Leber’s congential amaurosis is a rare, inherited condition that causes impaired vision from birth that progressively worsens throughout childhood resulting in blindness in adulthood, between 20 to 30 years of age. Currently there is no cure or effective treatment. Two small, preliminary investigations of a novel genetic experiment have shown short-term safety and modest efficacy in improving some, but not all, measures of visual function. While promising, there was variability in the experimental subjects’ reponse to this technique. Normal vision was not restored for any of the patients involved in the study. Due to the serious consequences of this disease, there is the potential these preliminary findings will be overstated or overinterpreted in the news media and by the general public. Overall, this article highlights the key points of the new research but does tend to present an overly optimistic view of the preliminary findings. After all, this was a story about experiments in six people, yet the headline talked about "hope for a cure."
Costs are not discussed but it is understandable that they might not be known after an experiment on only 6 people.
The article doesn’t report much in the way of quantitative data and results. The article could have included additional detail about the specific results. The findings that are presented are somewhat overstated and not entirely accurate. The article states that the "results showed a modest improvement in vision" when the improvement in vision was based on self-report for the three patients in the U.S. study and but was only found by objective measure in one patient in the British study. While the results of both studies suggest efficacy in improving the pupil’s ability to respond to light, improved visual function and mobility was only found for one patient in the British study. Further, the patient in the British study who experienced the best results had the least advanced retinal disease compared to the other patients. Other improvements including a reduction in nystagus or roaming eye movements in all patients in the U.S. study (not measured in the British study).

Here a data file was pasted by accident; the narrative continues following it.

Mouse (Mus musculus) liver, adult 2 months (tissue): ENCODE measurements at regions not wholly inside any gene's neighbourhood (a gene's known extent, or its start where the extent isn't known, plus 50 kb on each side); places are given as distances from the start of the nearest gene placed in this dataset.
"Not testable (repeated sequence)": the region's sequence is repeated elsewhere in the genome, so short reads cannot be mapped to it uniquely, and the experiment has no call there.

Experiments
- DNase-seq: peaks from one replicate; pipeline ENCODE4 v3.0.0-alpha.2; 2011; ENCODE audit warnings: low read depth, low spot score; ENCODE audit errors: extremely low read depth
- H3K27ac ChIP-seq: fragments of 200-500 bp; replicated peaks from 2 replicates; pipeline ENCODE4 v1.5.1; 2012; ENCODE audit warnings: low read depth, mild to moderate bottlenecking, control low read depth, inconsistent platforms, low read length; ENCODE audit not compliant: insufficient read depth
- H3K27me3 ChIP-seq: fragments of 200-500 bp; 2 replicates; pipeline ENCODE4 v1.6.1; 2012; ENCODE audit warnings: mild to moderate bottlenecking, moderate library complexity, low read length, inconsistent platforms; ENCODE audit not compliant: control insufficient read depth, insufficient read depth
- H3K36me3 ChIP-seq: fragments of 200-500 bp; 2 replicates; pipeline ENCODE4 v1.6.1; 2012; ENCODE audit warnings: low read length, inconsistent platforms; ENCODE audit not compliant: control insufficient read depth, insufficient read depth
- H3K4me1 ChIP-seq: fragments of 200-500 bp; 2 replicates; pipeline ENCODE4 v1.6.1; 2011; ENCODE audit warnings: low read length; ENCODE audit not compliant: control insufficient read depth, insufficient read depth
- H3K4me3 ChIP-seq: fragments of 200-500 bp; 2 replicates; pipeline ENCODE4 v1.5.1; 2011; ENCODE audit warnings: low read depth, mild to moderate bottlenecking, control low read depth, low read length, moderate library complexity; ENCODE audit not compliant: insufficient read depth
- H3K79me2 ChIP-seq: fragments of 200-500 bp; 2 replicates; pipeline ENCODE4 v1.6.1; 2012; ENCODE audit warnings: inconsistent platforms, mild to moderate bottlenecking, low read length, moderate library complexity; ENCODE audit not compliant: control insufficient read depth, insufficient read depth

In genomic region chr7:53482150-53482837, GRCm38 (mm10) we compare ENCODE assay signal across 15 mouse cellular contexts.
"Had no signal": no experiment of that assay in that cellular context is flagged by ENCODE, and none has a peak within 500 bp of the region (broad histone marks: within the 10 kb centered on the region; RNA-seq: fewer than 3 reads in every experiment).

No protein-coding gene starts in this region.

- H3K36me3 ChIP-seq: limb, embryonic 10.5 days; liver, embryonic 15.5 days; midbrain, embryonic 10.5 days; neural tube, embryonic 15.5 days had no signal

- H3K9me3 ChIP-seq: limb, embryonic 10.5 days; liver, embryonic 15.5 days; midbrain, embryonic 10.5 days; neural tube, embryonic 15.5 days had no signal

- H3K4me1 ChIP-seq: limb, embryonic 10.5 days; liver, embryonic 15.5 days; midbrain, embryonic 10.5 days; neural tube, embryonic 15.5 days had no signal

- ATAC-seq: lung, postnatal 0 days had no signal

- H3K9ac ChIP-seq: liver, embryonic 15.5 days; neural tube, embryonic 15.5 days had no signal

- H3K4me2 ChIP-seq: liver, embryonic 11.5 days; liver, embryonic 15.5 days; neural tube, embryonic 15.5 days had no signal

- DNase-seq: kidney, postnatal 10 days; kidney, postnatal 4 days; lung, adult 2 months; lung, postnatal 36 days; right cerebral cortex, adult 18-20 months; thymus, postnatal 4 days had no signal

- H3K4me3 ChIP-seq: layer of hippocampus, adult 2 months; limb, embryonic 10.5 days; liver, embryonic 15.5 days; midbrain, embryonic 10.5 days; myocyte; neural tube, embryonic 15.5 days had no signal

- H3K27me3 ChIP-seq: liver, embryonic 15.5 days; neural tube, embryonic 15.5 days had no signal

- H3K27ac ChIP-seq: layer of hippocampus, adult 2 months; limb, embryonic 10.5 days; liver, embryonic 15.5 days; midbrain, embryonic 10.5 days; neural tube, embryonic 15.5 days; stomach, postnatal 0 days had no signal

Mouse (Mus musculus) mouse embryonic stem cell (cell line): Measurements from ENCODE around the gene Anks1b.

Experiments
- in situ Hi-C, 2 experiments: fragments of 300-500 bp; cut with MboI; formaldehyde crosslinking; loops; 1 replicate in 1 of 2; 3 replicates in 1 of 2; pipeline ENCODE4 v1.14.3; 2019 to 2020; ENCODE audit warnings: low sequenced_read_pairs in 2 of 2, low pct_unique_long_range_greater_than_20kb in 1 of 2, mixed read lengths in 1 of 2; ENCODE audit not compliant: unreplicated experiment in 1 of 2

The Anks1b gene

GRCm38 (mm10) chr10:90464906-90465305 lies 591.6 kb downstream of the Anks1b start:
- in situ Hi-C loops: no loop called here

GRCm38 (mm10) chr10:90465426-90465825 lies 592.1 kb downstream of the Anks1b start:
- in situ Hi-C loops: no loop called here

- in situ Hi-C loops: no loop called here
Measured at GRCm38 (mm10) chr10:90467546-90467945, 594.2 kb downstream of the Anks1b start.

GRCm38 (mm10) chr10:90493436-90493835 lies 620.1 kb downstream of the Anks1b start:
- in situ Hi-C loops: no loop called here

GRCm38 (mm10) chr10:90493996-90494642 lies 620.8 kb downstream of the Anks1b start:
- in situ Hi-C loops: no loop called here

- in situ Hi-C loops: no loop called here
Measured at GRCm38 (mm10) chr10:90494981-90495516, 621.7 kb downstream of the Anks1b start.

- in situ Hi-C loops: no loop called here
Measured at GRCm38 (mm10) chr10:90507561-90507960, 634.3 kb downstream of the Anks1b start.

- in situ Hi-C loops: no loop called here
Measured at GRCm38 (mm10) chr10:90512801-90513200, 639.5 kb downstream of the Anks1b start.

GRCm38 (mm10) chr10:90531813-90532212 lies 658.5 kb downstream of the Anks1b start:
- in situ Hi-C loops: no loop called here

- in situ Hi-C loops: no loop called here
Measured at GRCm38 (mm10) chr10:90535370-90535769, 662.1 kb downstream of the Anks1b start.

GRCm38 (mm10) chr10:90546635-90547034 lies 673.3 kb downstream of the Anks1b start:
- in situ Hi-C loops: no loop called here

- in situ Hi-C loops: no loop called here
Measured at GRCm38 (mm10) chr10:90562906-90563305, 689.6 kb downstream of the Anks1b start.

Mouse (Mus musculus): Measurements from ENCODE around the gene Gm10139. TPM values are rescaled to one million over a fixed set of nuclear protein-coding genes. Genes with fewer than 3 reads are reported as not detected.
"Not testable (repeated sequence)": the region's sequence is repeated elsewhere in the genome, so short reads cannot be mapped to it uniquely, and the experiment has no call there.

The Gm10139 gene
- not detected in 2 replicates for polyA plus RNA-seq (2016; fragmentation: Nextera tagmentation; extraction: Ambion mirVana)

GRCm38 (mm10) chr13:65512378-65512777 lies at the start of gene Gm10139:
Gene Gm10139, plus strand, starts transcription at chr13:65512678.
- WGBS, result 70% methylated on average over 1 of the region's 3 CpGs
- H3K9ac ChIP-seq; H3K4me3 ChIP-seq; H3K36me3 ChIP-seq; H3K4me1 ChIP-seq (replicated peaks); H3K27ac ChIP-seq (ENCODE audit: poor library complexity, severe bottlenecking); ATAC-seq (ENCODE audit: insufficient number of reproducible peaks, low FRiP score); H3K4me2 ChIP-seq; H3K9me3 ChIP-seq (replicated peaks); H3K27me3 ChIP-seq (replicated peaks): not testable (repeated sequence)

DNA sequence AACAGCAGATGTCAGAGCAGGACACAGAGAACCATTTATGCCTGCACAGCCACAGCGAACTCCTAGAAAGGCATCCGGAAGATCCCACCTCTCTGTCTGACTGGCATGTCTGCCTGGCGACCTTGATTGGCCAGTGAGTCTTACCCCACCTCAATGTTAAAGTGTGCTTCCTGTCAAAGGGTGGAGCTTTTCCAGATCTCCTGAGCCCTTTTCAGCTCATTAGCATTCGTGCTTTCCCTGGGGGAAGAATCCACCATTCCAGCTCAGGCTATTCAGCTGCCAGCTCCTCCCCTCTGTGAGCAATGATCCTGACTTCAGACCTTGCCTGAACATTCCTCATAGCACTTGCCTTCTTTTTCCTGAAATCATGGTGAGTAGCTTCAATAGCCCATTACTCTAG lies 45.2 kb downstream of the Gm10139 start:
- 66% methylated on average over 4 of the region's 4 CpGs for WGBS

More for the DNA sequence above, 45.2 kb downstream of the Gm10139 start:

Nitpicking details? We don’t think so in a story headlined "hope for a cure."
The article states that none of the patients experienced serious side effects or adverse events. It could have emphasized that one can’t draw much of a conclusion on safety after experiments in a few people.
The article does not explicitly state that both studies were small, uncontrolled trials examining the safety and preliminary efficacy of a gene therapy technique that has shown success in animal models. The above limitations of this type of investigation and others related to study design, such as the potential for a placebo effect from self-reported measures of visual acuity and the unreliability of measurements of visual acuity at the very low levels observed in these patients, were discussed in both studies and in the accompanying editorial. However, these limitations were not mentioned in this article. In addition, the article’s wording describing the sample size of the studies is ambiguous. "Two groups…who experimented on six blind patients" could be interpreted that both studies examined six patients as opposed to the actual sample of three patients per study.
This article accurately characterizes Leger’s congential amaurosis as an inherited disease that results in severe visual impairment in childhood and total blindness by the third or fourth decade of life. While the disease is rare, there is no cure.
While this article accurately states that its sources were two articles published in the New England Journal of Medicine, funding sources were not reported in this article. The journal did report that funding for the research was primarily in the form of national, federal and foundation grants. One co-author on the British study and four authors of the U.S. study reported financial and/or consulting relationships with pharmacuetical companies. In addition, no opinion from an expert not involved in the trial was provided.
This article presents a truly novel technique and potential treatment. There are no treatments options currently available for this condition.
This article clearly indicates that the two studies studies are preliminary and that this treatment is in the experimental stages. It is implicit that the treatment is not clinically available but available only to patients participating in clinical trials.
This article describes the first reports of trials examining the potential gene therapy for Leber’s congenetial amaurosis.
We can’t be sure if the story relied solely or largely on a news release. We can be sure that it quoted only the doctor who led the US study.